The market-both Indian and global-is flooded with books on Yoga, displaying fancy titles. Where, then, is the need to add to such a glut? This is further accentuated by the fact that I do not even claim to be a Yogi! On the face of it, the superfluity seems obvious. But a deeper probe will reveal that this is not so. While it is true that in the market there is a glut of books on Yoga, it is also equally true that there are hardly any books on Yoga which have dealt with the subject comprehensively. By now it should be common knowledge that there are several paths to Yoga; but the books available in the market deal only with a few aspects of Yoga, not all. As such the reader only gets a partial view of the subject. There are some books, for example, which deal with the Path of Action (Karma Yoga); others deal with the aspect of the Path of Knowledge (Jnana Yoga), and so on.
The bulk of the books available, however, deal with that aspect of Yoga called Astanga Yoga (Yoga of Eight Parts). It also goes by the name of Hatha Yoga, Raja Yoga, it is noticed that the nomenclature has been employed rather indiscriminately.
Having said all this, it must be noted that there are some excellent books which have dealt with the subject comprehensively. The masterly treatment given to the subject of Yoga by Swami Vivekananda and Maharsi Aurobindo is unmatched. It is unique. But here, it may be humbly stated, the practical details required by the beginner are not to be found. For example, both the masters have extensively dealt with Hatha Yoga and Raja Yoga, but they do not give the practical details of Asanas, Pranayama, Mudras, etc. This is one reason for writing this book.
Thanks to the efforts of some Indian enthusiasts, Yoga has become as popular in the West as it is in India. But what sort of Yoga is it that has become so popular? It is not the Yoga of Knowledge-(Jnana). It is also not the Yoga of Devotion (Bhakti). Nor is it the Yoga of Action (Karma). Overwhelmingly, it is the Astanga Yoga-the Eight Part Yoga. It would be a boon for humanity, if this Astanga Yoga to practiced in right earnest and to its logical end. The Eight Part Yoga begins from Yama and traverses through the various stages culminating in Samadhi the eighth and last part. In the popular zeal, the first two parts viz Yama and Niyama have virtually vanished. Yoga aims high i.e., virtual release of every individual human being from misery and unhappiness. The aspirant who decides to follow this course requires a lot of determination and will power to mould himself mentally in a way which becomes conducive in that progress. The first two stages are meant just for that preparation. The five constituents of Yama are- (i) Non-violence (ii) Truth (iii) Non-stealing (iv) Celibacy or at least controlled and regulated sex sanctioned by religious command and (v) Non-grabbing or non avariciousness.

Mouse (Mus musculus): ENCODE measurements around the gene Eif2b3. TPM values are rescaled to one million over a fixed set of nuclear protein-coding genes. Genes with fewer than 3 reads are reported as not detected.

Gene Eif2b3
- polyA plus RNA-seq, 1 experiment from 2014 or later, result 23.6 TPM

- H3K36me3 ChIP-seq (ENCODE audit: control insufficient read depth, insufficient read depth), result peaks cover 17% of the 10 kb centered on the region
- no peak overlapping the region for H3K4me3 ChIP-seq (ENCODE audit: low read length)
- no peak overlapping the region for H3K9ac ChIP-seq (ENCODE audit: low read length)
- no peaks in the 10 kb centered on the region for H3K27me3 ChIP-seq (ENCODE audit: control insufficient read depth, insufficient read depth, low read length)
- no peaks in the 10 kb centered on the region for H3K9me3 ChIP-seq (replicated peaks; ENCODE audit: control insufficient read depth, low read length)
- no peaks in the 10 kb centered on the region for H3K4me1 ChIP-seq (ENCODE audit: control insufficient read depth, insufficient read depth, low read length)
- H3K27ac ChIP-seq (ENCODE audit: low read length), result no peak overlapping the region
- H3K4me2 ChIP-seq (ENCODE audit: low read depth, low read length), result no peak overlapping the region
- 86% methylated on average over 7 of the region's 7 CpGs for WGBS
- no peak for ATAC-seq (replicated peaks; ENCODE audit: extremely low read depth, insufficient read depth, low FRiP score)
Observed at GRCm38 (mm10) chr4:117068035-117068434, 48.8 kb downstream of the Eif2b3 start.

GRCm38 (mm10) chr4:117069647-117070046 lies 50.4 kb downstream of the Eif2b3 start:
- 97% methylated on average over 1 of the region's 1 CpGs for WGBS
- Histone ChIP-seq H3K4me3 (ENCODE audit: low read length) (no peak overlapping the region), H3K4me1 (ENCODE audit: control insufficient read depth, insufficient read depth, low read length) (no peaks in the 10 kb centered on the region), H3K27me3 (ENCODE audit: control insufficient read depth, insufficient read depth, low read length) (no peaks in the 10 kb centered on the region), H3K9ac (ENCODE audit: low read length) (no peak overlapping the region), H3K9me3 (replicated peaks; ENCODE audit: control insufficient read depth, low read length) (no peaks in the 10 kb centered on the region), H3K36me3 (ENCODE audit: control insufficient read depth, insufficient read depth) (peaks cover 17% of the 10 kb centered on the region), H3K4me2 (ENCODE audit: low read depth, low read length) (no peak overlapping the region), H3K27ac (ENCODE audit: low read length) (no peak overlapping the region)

All these are to be practiced in right earnest. But who is doing it? These can be skipped?
The same is the case with the second part i.e, Niyamas, which has five constituents, viz, (i) Personal cleanliness (ii) Contentment (iii) Imposition self-control like fasting, etc. (ri), (iv) Study of religions and similar literature, which purifies the self and finally (v) Complete surrender to the Will to God.
All the above are necessary adjuncts to achieving the most difficult stage of utter emptiness of he Mind.
Man is in a hurry. He wants a 'quick fix.' The Yoga enthusiast, therefore, loves to ignore the above mentioned first two stages and jumps to the third stage viz, Asana - postures of physical exercise-promising perfect health. Here is a miraculous system of achieving perfect health from the Mystic East! Grab it. The eastern practitioner claiming to be Master of Yoga assesses the Western psyche and seizes the opportunity to fully exploit its commercial potential. In due course a plethora of books on Yoga with title pages displaying all sorts of complicated Asanas-physical postures including that of Nataraja have entired the market. Thus, Yoga has been successfully reduced to the level of ultimate system of physical exercise, one which can cure all conceivable diseases of the world. The curious and gullible practitioner is highly impressed. Combine with it a few breathing exercises to relieve the mental stress. And the picture is complete.
Our ancient sages, who expounded Yoga never claimed that the Yogic exercises are a perfect substitute for medicine, ancient or modern, to cure diseases. If that were so, the highly advanced ancient system of medicine, i.e., Ayurveda, would not have been found. There is, therefore, no need to make tall claims they do go a long way in keeping diseases at bay, when the practitioner chooses to observe a proper diet regime and a conducive lifestyle.